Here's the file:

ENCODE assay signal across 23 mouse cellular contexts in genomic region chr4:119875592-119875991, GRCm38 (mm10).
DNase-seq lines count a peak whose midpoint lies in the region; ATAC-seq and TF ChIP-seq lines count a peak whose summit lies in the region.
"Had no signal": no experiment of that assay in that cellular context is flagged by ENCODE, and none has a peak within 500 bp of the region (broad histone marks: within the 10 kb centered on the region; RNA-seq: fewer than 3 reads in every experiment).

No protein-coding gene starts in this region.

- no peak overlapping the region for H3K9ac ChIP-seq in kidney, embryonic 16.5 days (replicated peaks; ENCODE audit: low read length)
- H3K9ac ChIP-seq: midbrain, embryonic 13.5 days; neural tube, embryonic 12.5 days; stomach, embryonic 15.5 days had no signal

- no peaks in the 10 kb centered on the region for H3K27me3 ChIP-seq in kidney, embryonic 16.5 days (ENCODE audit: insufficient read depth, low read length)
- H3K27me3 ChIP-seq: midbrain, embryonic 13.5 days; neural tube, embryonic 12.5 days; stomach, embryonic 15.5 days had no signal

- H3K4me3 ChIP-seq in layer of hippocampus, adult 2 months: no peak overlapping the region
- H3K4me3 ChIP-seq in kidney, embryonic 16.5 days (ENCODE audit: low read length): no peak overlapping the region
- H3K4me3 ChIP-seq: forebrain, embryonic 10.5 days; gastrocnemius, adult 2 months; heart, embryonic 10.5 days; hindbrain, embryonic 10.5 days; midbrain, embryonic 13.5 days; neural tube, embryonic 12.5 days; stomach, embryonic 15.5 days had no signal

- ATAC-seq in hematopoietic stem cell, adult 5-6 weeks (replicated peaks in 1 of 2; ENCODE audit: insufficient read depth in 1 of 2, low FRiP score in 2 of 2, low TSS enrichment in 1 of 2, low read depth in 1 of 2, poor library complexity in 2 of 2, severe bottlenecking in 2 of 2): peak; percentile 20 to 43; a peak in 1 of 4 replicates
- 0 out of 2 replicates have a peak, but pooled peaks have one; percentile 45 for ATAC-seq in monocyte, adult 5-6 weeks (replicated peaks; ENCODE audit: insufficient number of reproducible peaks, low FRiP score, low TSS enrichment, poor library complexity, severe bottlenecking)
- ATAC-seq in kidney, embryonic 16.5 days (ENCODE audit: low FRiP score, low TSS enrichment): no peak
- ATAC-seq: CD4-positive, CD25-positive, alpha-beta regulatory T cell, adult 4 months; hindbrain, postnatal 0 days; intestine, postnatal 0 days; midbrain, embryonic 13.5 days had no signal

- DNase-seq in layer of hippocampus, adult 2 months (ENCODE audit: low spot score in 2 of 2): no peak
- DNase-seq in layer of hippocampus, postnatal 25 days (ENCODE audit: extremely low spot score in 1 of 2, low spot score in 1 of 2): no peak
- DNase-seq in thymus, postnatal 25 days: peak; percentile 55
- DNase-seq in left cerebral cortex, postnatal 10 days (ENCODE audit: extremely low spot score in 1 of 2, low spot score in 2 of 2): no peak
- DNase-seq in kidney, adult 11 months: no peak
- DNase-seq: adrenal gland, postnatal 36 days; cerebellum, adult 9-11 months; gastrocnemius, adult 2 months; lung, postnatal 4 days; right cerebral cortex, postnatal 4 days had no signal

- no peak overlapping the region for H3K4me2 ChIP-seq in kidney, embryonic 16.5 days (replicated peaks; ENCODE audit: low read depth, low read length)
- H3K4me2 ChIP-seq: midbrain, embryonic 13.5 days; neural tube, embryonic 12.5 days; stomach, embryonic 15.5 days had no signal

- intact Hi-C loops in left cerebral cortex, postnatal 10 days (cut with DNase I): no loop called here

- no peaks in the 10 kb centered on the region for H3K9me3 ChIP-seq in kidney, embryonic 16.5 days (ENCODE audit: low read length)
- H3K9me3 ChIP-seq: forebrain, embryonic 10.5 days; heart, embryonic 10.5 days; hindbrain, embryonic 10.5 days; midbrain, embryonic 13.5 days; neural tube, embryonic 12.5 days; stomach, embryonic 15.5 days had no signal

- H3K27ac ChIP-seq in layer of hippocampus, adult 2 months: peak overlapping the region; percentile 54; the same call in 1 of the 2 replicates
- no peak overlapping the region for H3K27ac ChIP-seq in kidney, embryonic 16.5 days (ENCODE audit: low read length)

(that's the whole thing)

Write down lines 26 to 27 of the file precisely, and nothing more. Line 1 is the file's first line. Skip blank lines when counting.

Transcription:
- H3K9me3 ChIP-seq: forebrain, embryonic 10.5 days; heart, embryonic 10.5 days; hindbrain, embryonic 10.5 days; midbrain, embryonic 13.5 days; neural tube, embryonic 12.5 days; stomach, embryonic 15.5 days had no signal

- H3K27ac ChIP-seq in layer of hippocampus, adult 2 months: peak overlapping the region; percentile 54; the same call in 1 of the 2 replicates